Dozens of U.S. companies are expressing faith on the revolution of nuclear power, collectively betting more than $1.3 billion that a new wave of nuclear power can be a force to fight climate change. These advanced nuclear power plants, which will employ techniques such as using fuels other than uranium and coolants other than water, have attracted private investments from more than 40 companies from Florida to Washington State, the Third Way think tank says in the first report specifying the number of firms and total money invested in the technologies.
Two of companies that are investing heavily include Lockheed Martin, the Pentagon’s largest supplier which is developing a power source using nuclear fusion and Holtec International, which is building a $260 million technology campus in economically depressed Camden, New Jersey.
Among other investors are Bill Gates and Paul Allen, who have partially funded TerraPower, a firm working to construct liquid metal-cooled reactors, and nuclear fusion plant company TriAlpha, respectively.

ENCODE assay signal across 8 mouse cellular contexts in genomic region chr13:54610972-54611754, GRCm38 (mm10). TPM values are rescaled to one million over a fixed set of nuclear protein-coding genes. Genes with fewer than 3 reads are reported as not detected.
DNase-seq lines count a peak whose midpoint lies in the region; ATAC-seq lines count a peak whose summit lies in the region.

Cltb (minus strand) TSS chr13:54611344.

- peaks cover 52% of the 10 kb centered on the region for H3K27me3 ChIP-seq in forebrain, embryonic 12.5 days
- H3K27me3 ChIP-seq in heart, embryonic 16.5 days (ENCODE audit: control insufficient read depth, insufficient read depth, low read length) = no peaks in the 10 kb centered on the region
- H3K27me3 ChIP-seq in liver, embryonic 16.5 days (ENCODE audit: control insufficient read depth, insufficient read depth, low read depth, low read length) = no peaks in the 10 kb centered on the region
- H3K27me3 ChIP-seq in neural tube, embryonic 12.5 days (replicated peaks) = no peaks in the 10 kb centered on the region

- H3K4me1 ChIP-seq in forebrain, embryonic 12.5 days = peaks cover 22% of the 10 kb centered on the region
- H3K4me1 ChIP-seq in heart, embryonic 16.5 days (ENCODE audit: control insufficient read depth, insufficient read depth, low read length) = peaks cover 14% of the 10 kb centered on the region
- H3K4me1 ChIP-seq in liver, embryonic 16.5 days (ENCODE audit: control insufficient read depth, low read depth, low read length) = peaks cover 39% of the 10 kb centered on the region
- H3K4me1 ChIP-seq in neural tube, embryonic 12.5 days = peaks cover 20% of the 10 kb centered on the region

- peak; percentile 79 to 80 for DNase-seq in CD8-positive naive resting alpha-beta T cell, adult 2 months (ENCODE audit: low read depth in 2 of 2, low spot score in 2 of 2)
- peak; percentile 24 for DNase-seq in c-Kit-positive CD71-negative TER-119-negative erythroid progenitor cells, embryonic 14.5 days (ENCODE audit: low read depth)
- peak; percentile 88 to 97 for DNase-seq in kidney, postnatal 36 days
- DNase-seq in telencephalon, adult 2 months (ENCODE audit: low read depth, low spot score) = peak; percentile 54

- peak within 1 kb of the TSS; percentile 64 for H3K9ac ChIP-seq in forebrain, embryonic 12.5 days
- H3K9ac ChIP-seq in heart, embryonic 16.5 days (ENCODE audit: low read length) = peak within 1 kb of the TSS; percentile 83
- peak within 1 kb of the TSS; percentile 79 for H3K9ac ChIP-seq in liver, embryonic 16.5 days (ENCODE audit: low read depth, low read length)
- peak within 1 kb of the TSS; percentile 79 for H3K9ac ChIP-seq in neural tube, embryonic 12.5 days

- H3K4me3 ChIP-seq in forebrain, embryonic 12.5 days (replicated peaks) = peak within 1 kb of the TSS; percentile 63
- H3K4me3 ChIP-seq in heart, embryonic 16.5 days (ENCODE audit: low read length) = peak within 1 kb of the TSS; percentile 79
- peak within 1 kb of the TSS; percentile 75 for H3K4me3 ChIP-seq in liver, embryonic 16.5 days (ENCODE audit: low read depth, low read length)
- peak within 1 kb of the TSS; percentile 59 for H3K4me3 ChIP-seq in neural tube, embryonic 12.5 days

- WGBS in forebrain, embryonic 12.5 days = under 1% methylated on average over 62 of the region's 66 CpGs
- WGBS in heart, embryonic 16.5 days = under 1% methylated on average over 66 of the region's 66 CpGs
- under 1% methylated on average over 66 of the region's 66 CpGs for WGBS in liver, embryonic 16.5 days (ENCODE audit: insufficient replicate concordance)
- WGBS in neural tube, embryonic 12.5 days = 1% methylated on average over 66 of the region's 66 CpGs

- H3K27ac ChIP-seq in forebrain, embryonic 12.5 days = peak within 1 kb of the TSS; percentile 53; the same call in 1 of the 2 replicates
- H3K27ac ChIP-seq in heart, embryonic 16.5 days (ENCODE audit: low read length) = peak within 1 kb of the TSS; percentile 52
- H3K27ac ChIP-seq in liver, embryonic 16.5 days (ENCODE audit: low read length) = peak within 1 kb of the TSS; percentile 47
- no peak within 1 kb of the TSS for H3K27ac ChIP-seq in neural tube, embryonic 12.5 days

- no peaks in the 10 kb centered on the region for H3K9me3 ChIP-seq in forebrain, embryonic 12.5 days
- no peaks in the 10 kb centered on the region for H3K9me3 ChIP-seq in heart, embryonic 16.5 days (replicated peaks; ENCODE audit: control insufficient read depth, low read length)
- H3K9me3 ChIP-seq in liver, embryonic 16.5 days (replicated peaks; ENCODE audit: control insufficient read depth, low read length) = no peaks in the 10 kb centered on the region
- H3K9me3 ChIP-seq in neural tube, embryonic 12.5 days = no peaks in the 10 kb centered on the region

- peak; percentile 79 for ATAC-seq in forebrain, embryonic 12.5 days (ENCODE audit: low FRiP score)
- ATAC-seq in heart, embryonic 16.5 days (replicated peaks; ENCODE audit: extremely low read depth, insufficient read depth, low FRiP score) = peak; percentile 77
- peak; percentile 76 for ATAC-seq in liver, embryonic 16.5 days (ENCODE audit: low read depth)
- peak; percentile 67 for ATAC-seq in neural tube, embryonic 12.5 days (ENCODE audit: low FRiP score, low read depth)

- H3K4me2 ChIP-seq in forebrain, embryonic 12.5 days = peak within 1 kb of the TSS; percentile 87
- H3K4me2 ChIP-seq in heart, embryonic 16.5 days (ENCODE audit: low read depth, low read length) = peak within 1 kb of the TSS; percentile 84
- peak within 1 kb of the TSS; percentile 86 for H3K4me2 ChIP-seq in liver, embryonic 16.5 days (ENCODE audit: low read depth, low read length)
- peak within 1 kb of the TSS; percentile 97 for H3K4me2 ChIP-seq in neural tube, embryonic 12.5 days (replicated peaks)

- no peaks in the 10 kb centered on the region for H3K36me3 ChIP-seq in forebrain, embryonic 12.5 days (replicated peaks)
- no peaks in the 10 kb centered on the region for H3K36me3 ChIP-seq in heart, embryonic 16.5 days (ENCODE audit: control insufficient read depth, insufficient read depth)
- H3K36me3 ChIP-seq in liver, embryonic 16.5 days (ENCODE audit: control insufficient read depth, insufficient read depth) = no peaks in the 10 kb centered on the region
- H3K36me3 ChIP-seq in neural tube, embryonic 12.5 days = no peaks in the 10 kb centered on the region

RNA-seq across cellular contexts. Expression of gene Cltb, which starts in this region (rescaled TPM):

These reactors, which could come into development in 10 to 15 years, can help curb U.S. carbon emissions and make investments in electricity generation less costly, researchers at Washington, D.C.-based Third Way said in a report seen by Reuters and to be released as soon as Monday.
Investors “realize cost competitiveness is the name of the game,” said Josh Freed, who directs the clean energy program at Third Way. The reactors are “designed to be scalable so that they can produce energy at a per megawatt hour cost that’s competitive not just with existing nuclear, but importantly with fossil fuels and renewable energy.” Advanced nuclear reactors should be smaller than today’s reactors, and construction should take one to five years, rather than five to six.